Go to Admin » Appearance » Widgets » and move Gabfire Widget: Social into that MastheadOverlay zone
After overcoming the largest scandal to hit Sesame Street, with Kevin Clash’s departure as the voice of Elmo, the legendary show is attempting to introduce the idea of divorce to it’s young viewers. All too common in American households, Sesame Workshop has chosen to approach the subject online via a 13 minute segment. The segment is part of a massive multimedia kit called Little Children, Big Challenges: Divorce, which will include a guide for parents and an app. The initiative is geared toward military families. “We want kids to understand that they’re not alone, and that it’s not their fault,” says SW’s vice president of outreach initiatives, Lynn Chwatsky. “These kids love and adore Abby. So to know that she’s going through something similar to them, something challenging, it’s like, Wow. It makes it O.K. to have a whole range of feelings.”
This is not the first time that Sesame Street has tried to introduce the D word to it’s young viewers. In 1992, they tested the market by introducing it through the character, Mr. Snuffleupagus, as a child with divorced parents. They tested it on preschoolers and the idea backfired, with most of them confused about where Snuffy would live, and they did not think that his parents loved him. “It was really the first time we’d produced something, put all this money into it, tested it, and it just didn’t work. We thought we had it. We thought this was really revolutionary, and then it was just bad,” says Sesame Street researcher, Susan Scheiner. As a result, Sesame Street shied away from the idea for twenty years.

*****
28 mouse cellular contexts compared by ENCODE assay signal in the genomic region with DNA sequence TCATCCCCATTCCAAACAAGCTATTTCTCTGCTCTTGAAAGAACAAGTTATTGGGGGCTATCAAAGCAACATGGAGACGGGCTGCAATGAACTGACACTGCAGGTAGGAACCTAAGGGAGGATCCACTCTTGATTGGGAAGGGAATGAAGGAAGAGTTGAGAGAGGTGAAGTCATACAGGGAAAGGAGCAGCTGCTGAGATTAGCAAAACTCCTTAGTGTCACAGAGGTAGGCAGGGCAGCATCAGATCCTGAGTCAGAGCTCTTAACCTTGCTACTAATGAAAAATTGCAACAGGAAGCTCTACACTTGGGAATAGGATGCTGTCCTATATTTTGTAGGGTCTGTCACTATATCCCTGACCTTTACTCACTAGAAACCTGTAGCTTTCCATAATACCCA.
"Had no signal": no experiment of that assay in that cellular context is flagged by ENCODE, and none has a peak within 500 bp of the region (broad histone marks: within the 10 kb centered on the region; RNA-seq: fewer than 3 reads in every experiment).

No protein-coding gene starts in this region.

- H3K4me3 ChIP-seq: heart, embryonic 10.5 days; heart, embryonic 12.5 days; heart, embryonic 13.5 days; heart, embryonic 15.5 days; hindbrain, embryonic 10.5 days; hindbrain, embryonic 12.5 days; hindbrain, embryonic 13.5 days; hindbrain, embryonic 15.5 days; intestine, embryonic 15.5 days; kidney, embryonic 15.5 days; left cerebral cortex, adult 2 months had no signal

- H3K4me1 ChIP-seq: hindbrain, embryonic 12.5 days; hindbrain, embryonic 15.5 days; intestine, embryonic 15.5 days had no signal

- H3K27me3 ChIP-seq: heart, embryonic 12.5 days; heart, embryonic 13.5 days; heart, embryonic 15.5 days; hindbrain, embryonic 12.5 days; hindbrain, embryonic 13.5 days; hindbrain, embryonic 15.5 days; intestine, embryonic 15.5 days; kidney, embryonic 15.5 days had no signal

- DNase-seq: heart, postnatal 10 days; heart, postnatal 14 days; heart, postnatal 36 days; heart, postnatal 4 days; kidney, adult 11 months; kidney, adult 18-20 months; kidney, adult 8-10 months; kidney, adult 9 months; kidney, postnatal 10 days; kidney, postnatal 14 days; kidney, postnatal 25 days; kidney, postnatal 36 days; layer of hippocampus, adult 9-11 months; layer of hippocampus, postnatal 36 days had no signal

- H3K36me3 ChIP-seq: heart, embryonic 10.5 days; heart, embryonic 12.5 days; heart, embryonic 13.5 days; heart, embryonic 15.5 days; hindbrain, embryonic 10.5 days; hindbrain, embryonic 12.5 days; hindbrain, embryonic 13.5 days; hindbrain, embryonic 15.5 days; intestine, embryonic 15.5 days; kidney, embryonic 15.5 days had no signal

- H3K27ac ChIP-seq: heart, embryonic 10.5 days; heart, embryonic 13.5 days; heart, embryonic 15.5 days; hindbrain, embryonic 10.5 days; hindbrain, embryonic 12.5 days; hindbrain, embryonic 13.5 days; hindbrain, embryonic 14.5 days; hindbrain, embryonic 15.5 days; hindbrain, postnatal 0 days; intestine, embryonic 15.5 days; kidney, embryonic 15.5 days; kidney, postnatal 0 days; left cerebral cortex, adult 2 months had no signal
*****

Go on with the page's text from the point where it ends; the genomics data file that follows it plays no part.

This time around producers and researchers have decided to go with the pink furry character, Abby Cadabby, whose parents have been divorced for some time. Those who watch the show do not know much about Abby’s parents until now. They set up the segment as Abby having two homes. “This one is where I live with my mommy,” says Abby, holding up her drawing, “and this one is where I live with my daddy.”
Sesame Street tested the program again with better results. The kids appeared to get it this time around. There was no crying and more smiles in the room. The kids even hummed along to the sign off song “They live in different places but they both love me”.
Other issues that have been covered include race, adoption, prison and death.
Asa Lovechild is an accomplished actress and singer out of New York City.